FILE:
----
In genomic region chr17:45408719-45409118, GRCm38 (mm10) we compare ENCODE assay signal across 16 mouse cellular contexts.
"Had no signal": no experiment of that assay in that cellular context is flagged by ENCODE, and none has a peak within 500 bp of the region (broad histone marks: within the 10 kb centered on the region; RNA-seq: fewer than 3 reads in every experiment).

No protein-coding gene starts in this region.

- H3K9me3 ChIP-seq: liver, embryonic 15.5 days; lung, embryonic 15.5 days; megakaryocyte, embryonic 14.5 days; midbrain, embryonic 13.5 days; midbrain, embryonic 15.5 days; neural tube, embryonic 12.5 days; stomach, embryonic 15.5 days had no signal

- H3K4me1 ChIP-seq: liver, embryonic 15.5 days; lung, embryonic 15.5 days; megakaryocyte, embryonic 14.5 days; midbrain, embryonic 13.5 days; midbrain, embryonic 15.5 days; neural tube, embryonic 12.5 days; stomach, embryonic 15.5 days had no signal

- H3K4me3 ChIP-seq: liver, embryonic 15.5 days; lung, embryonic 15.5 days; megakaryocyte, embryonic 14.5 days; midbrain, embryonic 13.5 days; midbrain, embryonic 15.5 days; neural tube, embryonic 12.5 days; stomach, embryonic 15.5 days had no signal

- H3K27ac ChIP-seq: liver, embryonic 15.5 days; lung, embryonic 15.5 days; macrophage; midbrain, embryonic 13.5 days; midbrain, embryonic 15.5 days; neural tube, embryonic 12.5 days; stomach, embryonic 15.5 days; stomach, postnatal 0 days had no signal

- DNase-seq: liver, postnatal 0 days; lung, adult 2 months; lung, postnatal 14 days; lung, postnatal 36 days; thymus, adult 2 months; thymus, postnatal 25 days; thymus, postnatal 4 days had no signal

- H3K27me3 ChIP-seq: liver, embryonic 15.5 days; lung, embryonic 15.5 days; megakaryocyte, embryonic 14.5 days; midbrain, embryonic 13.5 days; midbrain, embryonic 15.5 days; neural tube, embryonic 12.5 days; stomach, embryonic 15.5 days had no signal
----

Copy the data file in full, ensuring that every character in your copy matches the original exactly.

In genomic region chr17:45408719-45409118, GRCm38 (mm10) we compare ENCODE assay signal across 16 mouse cellular contexts.
"Had no signal": no experiment of that assay in that cellular context is flagged by ENCODE, and none has a peak within 500 bp of the region (broad histone marks: within the 10 kb centered on the region; RNA-seq: fewer than 3 reads in every experiment).

No protein-coding gene starts in this region.

- H3K9me3 ChIP-seq: liver, embryonic 15.5 days; lung, embryonic 15.5 days; megakaryocyte, embryonic 14.5 days; midbrain, embryonic 13.5 days; midbrain, embryonic 15.5 days; neural tube, embryonic 12.5 days; stomach, embryonic 15.5 days had no signal

- H3K4me1 ChIP-seq: liver, embryonic 15.5 days; lung, embryonic 15.5 days; megakaryocyte, embryonic 14.5 days; midbrain, embryonic 13.5 days; midbrain, embryonic 15.5 days; neural tube, embryonic 12.5 days; stomach, embryonic 15.5 days had no signal

- H3K4me3 ChIP-seq: liver, embryonic 15.5 days; lung, embryonic 15.5 days; megakaryocyte, embryonic 14.5 days; midbrain, embryonic 13.5 days; midbrain, embryonic 15.5 days; neural tube, embryonic 12.5 days; stomach, embryonic 15.5 days had no signal

- H3K27ac ChIP-seq: liver, embryonic 15.5 days; lung, embryonic 15.5 days; macrophage; midbrain, embryonic 13.5 days; midbrain, embryonic 15.5 days; neural tube, embryonic 12.5 days; stomach, embryonic 15.5 days; stomach, postnatal 0 days had no signal

- DNase-seq: liver, postnatal 0 days; lung, adult 2 months; lung, postnatal 14 days; lung, postnatal 36 days; thymus, adult 2 months; thymus, postnatal 25 days; thymus, postnatal 4 days had no signal

- H3K27me3 ChIP-seq: liver, embryonic 15.5 days; lung, embryonic 15.5 days; megakaryocyte, embryonic 14.5 days; midbrain, embryonic 13.5 days; midbrain, embryonic 15.5 days; neural tube, embryonic 12.5 days; stomach, embryonic 15.5 days had no signal